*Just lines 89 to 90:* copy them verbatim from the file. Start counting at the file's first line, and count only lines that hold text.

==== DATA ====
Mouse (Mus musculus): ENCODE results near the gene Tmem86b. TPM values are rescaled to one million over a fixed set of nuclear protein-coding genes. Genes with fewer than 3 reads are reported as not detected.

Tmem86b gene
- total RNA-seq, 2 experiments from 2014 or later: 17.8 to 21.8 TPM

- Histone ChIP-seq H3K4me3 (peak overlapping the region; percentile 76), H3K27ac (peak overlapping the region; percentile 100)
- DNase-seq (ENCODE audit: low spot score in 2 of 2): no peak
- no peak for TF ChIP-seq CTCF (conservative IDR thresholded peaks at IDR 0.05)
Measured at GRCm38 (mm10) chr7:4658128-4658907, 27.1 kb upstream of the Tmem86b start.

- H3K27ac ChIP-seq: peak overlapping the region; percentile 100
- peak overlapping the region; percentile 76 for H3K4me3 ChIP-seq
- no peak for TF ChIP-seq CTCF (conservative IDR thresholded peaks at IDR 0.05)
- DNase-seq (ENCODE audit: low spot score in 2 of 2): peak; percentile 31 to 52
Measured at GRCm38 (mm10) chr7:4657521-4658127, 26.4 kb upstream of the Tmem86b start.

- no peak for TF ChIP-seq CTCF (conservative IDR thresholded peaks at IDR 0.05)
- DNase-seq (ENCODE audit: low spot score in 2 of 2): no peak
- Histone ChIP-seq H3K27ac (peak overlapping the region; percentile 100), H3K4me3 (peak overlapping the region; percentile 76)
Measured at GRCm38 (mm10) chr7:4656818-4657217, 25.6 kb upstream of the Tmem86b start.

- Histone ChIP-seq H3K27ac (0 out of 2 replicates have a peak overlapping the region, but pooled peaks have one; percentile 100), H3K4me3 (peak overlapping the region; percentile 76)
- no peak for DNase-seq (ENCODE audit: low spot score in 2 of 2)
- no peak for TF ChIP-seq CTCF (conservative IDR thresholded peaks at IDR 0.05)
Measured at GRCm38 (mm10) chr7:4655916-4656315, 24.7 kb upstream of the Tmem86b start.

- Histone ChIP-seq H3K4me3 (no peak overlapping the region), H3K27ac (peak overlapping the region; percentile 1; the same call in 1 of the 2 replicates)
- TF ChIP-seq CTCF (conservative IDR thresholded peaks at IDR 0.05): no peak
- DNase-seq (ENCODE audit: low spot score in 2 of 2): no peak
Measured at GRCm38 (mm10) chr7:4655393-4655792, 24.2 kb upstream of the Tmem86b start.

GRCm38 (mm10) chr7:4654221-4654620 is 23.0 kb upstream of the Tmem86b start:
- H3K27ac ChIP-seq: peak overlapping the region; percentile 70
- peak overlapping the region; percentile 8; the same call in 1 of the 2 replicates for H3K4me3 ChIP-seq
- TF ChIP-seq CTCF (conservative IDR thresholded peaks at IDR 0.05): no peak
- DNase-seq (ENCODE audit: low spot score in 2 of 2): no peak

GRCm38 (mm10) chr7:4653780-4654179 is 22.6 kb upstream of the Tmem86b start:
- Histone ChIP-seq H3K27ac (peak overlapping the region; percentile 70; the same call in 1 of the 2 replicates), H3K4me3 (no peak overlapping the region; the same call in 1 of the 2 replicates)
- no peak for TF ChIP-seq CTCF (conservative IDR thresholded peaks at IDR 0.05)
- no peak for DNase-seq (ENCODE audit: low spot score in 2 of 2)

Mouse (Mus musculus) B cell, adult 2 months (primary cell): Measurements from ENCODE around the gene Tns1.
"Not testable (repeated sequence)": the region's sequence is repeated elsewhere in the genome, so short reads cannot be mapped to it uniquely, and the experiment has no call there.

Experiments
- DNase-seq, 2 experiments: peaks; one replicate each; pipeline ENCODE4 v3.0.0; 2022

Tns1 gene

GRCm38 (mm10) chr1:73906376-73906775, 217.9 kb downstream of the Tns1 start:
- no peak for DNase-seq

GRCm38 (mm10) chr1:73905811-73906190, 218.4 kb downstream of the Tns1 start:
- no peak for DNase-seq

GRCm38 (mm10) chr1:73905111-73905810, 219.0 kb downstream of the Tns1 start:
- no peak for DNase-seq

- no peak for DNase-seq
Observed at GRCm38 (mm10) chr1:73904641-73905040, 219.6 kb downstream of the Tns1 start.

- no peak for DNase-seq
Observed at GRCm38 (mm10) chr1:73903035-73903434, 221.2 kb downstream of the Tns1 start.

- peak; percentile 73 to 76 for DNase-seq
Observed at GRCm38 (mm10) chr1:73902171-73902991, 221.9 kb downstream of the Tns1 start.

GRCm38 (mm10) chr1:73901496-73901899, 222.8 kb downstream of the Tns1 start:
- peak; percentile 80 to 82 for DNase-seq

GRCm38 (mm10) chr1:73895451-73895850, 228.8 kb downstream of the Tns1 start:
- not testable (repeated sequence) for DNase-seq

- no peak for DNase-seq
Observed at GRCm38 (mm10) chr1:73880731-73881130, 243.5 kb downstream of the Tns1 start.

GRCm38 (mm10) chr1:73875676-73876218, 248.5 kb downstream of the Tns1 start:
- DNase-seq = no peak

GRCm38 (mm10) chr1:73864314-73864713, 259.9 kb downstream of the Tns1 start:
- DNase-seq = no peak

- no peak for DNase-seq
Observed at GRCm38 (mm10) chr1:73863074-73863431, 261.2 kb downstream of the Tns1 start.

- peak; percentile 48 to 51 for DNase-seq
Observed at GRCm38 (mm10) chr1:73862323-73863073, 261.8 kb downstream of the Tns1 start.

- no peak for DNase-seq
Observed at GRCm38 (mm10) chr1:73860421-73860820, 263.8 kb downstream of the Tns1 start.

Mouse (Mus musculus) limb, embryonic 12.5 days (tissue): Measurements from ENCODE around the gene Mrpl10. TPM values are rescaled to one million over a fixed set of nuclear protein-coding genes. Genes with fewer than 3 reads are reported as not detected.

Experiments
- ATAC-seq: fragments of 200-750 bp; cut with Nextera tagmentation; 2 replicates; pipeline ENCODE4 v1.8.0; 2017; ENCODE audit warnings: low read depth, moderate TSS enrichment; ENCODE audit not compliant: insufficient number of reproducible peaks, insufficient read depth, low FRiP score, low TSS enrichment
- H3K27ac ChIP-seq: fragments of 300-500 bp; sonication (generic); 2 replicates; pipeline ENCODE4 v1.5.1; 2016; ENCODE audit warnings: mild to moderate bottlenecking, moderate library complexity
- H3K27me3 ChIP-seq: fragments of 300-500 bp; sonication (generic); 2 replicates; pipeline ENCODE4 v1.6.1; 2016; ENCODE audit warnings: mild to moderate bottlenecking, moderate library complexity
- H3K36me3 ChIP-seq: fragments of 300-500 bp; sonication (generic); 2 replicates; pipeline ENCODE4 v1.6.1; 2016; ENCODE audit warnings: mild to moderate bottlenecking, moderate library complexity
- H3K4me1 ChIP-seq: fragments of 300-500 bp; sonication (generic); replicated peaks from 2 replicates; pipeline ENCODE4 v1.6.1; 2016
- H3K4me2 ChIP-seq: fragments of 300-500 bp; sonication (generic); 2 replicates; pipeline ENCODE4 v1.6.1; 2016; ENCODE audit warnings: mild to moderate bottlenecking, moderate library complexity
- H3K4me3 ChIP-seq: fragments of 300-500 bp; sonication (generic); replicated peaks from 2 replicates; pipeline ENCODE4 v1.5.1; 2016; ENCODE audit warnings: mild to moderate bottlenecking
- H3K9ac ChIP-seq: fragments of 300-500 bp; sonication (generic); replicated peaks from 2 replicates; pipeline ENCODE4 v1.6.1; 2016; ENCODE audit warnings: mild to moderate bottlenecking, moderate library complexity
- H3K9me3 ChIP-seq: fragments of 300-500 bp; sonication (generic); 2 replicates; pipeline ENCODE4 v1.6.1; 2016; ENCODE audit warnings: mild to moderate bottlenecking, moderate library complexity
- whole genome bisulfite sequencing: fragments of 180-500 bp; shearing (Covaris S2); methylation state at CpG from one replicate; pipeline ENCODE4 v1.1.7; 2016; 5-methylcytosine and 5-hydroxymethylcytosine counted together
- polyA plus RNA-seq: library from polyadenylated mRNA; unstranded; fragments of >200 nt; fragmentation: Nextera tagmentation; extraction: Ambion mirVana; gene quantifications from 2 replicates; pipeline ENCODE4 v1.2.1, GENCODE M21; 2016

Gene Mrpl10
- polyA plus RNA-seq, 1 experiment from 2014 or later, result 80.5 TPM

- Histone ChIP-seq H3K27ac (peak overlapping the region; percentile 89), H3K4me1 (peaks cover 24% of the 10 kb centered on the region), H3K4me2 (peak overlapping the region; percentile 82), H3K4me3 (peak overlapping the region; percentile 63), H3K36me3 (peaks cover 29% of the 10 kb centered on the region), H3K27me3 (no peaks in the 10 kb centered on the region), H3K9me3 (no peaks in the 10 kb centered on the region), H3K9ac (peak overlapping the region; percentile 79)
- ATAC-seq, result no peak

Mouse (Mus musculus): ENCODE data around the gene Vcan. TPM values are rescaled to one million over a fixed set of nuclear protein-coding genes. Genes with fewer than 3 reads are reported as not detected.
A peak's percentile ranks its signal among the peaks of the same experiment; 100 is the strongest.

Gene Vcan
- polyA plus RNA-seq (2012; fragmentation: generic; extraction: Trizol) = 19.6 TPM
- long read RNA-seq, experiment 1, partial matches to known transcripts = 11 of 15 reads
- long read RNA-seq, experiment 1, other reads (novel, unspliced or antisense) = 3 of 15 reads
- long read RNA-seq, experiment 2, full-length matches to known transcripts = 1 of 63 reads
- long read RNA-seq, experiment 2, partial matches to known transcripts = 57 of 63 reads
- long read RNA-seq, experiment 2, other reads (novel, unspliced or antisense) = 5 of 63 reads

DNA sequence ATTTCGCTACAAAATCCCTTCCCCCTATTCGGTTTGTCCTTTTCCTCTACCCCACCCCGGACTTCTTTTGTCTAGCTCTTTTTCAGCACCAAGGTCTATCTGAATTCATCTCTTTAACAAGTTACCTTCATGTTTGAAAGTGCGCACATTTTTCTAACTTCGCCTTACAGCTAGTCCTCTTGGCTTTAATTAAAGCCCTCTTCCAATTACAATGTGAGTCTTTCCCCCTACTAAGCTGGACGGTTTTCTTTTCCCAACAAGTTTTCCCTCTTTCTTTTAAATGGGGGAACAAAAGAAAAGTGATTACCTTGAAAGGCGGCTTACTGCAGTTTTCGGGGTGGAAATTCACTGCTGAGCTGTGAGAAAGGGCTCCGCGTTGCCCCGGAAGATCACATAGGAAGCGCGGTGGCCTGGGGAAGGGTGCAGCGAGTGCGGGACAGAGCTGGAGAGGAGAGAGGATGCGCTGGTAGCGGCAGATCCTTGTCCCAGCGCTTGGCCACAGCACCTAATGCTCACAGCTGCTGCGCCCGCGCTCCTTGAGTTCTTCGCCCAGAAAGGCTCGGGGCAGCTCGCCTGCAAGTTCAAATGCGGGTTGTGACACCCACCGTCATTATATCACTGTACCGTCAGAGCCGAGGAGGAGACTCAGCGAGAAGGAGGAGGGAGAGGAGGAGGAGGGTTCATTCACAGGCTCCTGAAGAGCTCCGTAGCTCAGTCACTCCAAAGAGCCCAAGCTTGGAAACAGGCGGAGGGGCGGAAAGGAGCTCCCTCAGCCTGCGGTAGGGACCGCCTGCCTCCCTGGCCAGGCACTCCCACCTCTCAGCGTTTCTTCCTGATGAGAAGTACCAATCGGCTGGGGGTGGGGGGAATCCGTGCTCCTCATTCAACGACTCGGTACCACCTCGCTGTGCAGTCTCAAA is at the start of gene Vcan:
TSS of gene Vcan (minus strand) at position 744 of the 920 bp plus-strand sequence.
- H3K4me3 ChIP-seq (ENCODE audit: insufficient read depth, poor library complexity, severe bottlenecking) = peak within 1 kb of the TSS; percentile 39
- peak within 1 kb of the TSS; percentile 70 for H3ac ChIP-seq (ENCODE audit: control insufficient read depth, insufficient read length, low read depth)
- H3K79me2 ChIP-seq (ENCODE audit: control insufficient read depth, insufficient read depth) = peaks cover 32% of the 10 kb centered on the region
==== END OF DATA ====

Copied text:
- long read RNA-seq, experiment 1, other reads (novel, unspliced or antisense) = 3 of 15 reads
- long read RNA-seq, experiment 2, full-length matches to known transcripts = 1 of 63 reads